Tokyo Residents: Don’t Touch the Black or Blue Dirt
Fukushima has been decimated by radiation.
But Fukushima City has less than 300,000 residents. And all of Fukushima prefecture has 2 million. On the other hand, greater Tokyo – the world’s largest megacity – has 35 million inhabitants.
Tokyo soil has been blanketed by Fukushima radiation, even though the Japanese capital is 170 miles from the Fukushima nuclear complex.
Now, substances with even higher levels of radiation are showing up around Tokyo.
Minamisoma city council member Koichi Oyama writes:
People in Tokyo, the black substance is here!
Please, people who live around, look at that!
It’s on the roof, on the asphalt, on concrete… Everywhere on all surfaces.
“Almost every part where is black”.
“Those black substances have fallen away and because of the rain water it accumulates underfoot”.
“I think 1 micro is almost 100000 becquerels～, 1 second α,β,γ Ray 100 needles～”.
“Never touch them with naked hands”.
What is he talking about?
City council member Koichi filmed black “dirt” on the ground in various areas of Tokyo, showing very high radiation levels.
For example, here’s Tokyo University last month:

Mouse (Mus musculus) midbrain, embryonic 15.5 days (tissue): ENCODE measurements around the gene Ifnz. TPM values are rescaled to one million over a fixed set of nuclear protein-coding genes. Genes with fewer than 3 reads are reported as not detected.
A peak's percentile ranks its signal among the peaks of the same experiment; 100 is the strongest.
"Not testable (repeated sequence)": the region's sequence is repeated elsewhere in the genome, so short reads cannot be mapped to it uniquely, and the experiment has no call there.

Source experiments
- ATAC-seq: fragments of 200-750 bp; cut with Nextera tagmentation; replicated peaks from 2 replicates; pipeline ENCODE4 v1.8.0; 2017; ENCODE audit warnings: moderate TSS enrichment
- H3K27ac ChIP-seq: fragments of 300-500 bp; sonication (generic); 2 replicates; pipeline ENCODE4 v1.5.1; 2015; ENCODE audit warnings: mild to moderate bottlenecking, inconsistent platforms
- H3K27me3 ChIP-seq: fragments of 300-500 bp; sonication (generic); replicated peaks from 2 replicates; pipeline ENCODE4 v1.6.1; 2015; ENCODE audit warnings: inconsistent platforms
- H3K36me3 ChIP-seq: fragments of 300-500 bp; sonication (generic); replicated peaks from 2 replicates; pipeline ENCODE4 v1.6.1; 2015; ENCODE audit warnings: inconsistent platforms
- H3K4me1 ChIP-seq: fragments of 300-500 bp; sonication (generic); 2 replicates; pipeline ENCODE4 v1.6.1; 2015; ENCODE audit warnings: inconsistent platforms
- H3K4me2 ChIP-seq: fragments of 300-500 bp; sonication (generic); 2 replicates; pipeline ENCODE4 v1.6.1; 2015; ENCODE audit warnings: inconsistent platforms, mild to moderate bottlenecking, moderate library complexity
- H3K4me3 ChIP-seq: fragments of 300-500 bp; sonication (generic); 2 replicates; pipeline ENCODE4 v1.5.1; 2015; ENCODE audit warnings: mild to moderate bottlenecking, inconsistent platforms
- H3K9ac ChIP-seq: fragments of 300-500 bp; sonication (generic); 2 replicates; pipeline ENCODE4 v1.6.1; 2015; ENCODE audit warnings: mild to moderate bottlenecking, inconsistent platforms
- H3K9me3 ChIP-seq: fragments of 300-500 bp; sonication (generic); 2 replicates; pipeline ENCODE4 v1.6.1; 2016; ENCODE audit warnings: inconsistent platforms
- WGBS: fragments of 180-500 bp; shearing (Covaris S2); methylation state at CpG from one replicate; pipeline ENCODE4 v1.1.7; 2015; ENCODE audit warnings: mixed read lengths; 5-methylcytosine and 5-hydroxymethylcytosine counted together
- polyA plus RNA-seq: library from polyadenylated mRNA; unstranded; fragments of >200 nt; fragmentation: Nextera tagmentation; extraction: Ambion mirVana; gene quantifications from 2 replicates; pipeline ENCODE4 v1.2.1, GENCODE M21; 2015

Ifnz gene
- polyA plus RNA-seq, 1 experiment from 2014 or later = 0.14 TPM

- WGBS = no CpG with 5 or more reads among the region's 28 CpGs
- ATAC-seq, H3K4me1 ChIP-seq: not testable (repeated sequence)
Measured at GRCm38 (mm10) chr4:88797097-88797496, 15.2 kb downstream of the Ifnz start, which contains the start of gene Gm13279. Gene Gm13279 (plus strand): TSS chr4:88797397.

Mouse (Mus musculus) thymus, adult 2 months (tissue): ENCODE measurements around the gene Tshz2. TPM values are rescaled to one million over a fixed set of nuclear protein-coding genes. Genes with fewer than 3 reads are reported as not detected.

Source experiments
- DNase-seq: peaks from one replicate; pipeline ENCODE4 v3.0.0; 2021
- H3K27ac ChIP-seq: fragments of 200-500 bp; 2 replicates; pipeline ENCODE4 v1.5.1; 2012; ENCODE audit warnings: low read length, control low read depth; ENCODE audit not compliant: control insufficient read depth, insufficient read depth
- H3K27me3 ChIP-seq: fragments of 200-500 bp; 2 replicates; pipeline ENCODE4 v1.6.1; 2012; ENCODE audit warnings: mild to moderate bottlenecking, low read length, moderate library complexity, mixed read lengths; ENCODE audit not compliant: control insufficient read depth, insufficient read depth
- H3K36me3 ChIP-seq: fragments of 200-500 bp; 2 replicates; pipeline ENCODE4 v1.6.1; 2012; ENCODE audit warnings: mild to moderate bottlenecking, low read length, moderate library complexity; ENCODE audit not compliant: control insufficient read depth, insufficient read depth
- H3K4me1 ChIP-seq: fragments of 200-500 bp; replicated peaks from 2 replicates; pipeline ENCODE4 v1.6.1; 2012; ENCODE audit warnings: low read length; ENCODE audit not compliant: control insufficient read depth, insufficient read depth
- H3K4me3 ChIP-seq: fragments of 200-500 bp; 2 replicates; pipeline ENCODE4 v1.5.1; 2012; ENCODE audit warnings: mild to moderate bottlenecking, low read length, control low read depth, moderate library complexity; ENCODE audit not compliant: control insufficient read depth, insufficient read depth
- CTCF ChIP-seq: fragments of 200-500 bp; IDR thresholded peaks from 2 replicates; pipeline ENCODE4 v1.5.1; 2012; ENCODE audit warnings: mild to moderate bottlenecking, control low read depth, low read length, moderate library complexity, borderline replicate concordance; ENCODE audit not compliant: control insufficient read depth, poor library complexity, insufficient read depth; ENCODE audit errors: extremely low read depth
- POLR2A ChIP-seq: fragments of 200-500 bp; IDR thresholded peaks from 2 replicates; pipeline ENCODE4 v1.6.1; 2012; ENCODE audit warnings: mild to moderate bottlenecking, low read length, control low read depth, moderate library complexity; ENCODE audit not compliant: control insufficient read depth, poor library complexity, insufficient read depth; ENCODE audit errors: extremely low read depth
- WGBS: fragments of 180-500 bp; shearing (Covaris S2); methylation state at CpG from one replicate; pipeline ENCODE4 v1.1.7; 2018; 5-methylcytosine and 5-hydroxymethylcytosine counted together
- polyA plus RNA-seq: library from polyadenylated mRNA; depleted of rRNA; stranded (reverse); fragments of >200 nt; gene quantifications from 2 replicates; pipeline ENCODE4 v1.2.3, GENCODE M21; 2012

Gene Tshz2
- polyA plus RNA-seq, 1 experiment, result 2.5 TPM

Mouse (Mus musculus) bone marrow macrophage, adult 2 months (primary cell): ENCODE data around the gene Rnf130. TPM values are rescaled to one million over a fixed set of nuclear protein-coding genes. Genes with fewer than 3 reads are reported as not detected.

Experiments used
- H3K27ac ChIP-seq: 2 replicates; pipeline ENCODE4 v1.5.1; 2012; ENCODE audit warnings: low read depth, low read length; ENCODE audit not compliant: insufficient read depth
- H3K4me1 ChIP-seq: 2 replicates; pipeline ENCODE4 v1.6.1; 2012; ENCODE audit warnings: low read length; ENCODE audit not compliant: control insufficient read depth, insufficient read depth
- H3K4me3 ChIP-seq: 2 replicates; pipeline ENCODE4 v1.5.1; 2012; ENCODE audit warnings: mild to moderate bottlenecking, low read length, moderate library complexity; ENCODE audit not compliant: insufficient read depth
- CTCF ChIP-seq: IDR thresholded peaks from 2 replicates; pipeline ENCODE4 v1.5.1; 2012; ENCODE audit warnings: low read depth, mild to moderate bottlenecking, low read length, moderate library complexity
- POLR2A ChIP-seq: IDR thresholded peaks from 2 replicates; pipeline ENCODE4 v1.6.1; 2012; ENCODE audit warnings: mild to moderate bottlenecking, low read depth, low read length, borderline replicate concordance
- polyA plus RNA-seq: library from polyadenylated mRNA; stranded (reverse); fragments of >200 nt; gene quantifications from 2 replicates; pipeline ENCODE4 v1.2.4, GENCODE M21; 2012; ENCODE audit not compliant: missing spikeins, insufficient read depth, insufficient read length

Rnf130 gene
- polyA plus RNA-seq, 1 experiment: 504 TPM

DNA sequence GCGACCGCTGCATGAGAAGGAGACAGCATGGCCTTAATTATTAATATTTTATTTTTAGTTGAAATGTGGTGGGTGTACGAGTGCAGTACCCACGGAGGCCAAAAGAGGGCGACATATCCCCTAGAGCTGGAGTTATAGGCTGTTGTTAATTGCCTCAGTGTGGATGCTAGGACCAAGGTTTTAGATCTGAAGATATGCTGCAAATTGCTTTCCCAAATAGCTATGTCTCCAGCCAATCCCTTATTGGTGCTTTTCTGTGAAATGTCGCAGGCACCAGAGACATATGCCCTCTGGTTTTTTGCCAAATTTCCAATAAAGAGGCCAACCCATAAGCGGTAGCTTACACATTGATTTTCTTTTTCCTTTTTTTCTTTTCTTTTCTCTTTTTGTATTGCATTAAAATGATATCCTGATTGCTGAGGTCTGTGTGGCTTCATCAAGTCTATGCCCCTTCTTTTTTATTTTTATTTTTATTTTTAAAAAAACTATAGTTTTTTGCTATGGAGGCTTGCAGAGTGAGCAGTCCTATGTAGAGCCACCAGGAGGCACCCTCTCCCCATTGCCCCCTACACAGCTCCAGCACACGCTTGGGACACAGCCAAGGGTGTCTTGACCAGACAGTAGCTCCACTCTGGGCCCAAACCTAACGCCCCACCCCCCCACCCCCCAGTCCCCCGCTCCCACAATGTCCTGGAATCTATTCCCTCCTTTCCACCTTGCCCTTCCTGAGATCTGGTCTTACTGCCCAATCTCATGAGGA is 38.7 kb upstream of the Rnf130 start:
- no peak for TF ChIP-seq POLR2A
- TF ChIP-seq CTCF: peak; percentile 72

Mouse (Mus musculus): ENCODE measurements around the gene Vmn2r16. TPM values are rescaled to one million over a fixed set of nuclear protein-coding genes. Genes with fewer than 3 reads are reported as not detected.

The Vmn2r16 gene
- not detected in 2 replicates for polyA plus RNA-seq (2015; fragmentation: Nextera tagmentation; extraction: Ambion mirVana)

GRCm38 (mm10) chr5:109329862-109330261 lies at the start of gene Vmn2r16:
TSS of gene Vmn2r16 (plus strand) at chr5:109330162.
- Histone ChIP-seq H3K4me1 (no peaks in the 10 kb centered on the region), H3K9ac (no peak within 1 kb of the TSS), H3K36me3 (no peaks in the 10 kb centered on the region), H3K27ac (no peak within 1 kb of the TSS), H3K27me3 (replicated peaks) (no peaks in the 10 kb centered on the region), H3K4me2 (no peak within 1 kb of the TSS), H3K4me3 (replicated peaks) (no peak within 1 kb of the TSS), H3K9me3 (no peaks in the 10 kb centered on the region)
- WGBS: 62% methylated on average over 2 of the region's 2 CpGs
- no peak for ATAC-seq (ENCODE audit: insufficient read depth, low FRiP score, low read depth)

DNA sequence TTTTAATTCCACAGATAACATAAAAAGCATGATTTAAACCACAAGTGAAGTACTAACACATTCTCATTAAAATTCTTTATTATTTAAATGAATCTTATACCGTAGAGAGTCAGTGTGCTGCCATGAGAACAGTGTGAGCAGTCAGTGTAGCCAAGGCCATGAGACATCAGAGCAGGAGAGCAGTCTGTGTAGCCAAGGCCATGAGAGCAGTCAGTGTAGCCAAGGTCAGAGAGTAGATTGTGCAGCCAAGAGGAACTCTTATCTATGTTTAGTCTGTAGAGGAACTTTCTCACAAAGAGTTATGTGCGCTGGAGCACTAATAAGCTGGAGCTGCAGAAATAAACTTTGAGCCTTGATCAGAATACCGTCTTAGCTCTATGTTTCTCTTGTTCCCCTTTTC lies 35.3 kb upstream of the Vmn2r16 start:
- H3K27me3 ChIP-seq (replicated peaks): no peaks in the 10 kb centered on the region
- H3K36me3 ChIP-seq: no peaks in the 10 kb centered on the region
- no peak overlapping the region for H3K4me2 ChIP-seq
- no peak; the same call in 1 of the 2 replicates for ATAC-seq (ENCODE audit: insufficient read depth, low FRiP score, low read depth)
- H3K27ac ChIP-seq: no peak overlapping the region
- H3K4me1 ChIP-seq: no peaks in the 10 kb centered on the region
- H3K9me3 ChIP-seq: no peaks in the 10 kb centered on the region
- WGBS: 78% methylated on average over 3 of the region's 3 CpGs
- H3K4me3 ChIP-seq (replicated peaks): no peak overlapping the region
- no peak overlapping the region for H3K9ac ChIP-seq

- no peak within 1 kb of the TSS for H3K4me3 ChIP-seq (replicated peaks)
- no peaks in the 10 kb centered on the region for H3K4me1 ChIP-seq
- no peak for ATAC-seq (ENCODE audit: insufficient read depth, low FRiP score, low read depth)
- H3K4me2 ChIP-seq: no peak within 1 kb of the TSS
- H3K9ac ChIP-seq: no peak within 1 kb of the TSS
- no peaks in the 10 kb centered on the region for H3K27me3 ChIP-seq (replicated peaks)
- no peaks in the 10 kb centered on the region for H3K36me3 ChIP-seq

Tokyo University Hospital:
Blue dirt at Sano SA
Blue dirt at Shinozaki Garden in Edogawa District
Blue dirt in front of National Printing Bureau in Kita District
Radioactive black substances have previously been found all over Japan, including on roads, near schools and other locations. Indeed, some of the highest radiation readings ever found in Japan come from such black substances.
Many in Japan are claiming that certain types of algae or bacteria are attracted to the radiation, and that the organisms are turning the radioactive substances black or blue. Some bacteria do use radiation as “food”, and some algae do selectively “eat” cesium … a substance put out in large quantities by Fukushima.
Others claim that this is ash from Japan’s program of burning radioactive materials. Still others say that it is something coming directly from Fukushima’s crippled reactors.
Whatever it is, one thing is for certain: Tokyo residents should not touch the stuff.